A lot of things happened at Infiniti in 2014. For one, everything got a new name that included Q. For the QX56, now known as the QX80 just because, this wasn’t that difficult a change. Along with the new name came a new face. With a revised front fascia, grille, and LED headlights, Infiniti also added a more luxurious Limited trim option. The Infiniti QX has always been more keeping with the Kardashians instead of the Joneses. But is the full-size luxury SUV still relevant? And in a world that includes the Lexus LX570, updated Lincoln Navigator, and all-new Cadillac Escalade, does the Infiniti still have what it takes to stand out.
Inside, the Infiniti boasts a slew of safety and technological enhancements. The Driver’s Assistance Package bundles back-up collision intervention, blind spot warning, adaptive cruise control, forward collision, and distance control assist. The latter is an industry first and takes quite a while to get used to. In congested traffic, the driver can lift off the throttle and let the car apply the brakes as needed. After testing that it worked, we opted to leave it off most of the week. Infiniti may be on the leading edge of in-car safety tech, and we definitely appreciate that, but sometimes technology can be too active. We still prefer to drive this behemoth, not relinquish nearly 3 tons of steel and leather to a handful of sensors.
The interior is very plush with soft leather accented with wood trim and comfortable seats. The infotainment system is confusing at best with an overload of buttons and knobs to control the screen. It does get easier with time. Despite the slew of buttons, the system is best run through the touch screen, even if it occasionally has its slower moments. The rear entertainment system has a screen on either side for the outboard seats, and our car’s second row came equipped with captain’s chairs and a fixed center console. A full bench is available to boost the Infiniti’s people carrying ability – which is what this SUV was made for.
The Infiniti’s ride and handling can be best described as isolated. Bumps, potholes, and expansion joints barely registered in the cabin. Infiniti boasts their hydraulic body motion control as a selling point. The system monitors sway in the suspension and applies pressure to the hydraulic system to prevent body roll. It works well, keeping you from rolling out of the driver’s seat as you saw at the helm. Once you’re pointing in a straight line again, the 400 horsepower 5.6L V8 moves the QX80 in with very little drama. A large part of the grunt, the 413lb ft of torque, is available down low and peaks at 4,000 RPM. You won’t be outrunning the fleet-footed force-fed Navigator, but the Infiniti can be urged to hustle if needed. Unfortunately, doing so is at the expense of your wallet. With 7 truck-tuned gears and a large-displacement V8, we averaged a pretty poor 14mpg over the week. That’s well below our averages in the Cadillac and the Lexus.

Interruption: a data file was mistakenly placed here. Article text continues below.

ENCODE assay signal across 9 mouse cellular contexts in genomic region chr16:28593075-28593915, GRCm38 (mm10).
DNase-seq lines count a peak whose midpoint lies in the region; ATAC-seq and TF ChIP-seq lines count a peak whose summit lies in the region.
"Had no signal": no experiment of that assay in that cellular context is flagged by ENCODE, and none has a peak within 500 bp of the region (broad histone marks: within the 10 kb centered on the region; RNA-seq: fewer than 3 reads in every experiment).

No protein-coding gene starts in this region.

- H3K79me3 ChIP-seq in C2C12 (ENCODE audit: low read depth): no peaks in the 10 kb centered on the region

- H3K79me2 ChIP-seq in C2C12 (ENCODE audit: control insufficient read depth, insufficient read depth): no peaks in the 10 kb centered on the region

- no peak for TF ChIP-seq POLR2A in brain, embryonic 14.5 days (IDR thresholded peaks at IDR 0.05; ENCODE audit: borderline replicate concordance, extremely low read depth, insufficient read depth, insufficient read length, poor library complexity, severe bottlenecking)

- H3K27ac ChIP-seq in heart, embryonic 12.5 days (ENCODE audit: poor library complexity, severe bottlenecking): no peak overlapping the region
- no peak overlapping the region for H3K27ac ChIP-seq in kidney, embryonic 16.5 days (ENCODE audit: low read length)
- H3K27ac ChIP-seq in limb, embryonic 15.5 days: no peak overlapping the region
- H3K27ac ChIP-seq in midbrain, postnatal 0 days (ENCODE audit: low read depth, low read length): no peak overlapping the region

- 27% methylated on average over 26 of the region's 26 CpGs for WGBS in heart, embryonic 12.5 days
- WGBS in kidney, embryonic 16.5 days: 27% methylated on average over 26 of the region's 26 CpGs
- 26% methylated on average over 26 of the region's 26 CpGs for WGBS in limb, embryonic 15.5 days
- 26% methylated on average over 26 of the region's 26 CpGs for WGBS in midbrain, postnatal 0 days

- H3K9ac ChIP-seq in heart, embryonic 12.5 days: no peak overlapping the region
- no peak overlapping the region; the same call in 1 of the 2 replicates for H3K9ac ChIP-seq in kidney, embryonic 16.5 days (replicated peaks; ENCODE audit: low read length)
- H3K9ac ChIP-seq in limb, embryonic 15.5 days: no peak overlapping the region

Ultimately, if you’re in the market for a 7 passenger luxury SUV, fuel consumption is probably pretty low on your list of priorities. In this class, its comfort, technology, and style that make the difference. The QX80 is the far-and-away the most comfortable car that we’ve tested in this segment. In a time when the roads are at their worst, the Infiniti made Upstate, NY feel Autobahn smooth. In terms of technology, the user interface may be a sticking point, but the plethora of industry-leading active and passive assist systems is second to none in its class. As for style? Well…that’s up to you. It certainly is polarizing. So for Infiniti fans, the QX80 doesn’t have much to worry about in the luxury SUV segment. Perhaps the only thing it may have to worry about, however, isn’t an SUV at all. It’s the cheaper, more fuel efficient, and just as practical stablemate; the QX60.
|2015 Infiniti QX80 AWD
|Driver’s Assistance Package||$2,100|
|Deluxe Technology Package||$5,550|
|Illuminated Kick Plates||$440|
|Tire & Wheel Package||$2,450|
|As Tested MSRP||$80,285|